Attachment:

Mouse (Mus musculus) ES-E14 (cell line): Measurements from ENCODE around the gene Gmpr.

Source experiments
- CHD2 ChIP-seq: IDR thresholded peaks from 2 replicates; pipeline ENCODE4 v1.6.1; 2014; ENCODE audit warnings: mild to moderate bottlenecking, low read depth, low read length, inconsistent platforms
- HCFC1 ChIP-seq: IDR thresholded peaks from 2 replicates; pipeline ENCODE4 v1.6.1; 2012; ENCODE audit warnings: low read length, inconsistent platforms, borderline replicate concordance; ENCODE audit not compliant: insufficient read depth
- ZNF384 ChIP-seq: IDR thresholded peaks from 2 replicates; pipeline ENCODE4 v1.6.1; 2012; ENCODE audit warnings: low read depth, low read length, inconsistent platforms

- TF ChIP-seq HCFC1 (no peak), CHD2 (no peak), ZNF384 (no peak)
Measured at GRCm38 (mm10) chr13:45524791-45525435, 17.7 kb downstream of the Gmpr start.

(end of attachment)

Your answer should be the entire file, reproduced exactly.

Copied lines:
Mouse (Mus musculus) ES-E14 (cell line): Measurements from ENCODE around the gene Gmpr.

Source experiments
- CHD2 ChIP-seq: IDR thresholded peaks from 2 replicates; pipeline ENCODE4 v1.6.1; 2014; ENCODE audit warnings: mild to moderate bottlenecking, low read depth, low read length, inconsistent platforms
- HCFC1 ChIP-seq: IDR thresholded peaks from 2 replicates; pipeline ENCODE4 v1.6.1; 2012; ENCODE audit warnings: low read length, inconsistent platforms, borderline replicate concordance; ENCODE audit not compliant: insufficient read depth
- ZNF384 ChIP-seq: IDR thresholded peaks from 2 replicates; pipeline ENCODE4 v1.6.1; 2012; ENCODE audit warnings: low read depth, low read length, inconsistent platforms

- TF ChIP-seq HCFC1 (no peak), CHD2 (no peak), ZNF384 (no peak)
Measured at GRCm38 (mm10) chr13:45524791-45525435, 17.7 kb downstream of the Gmpr start.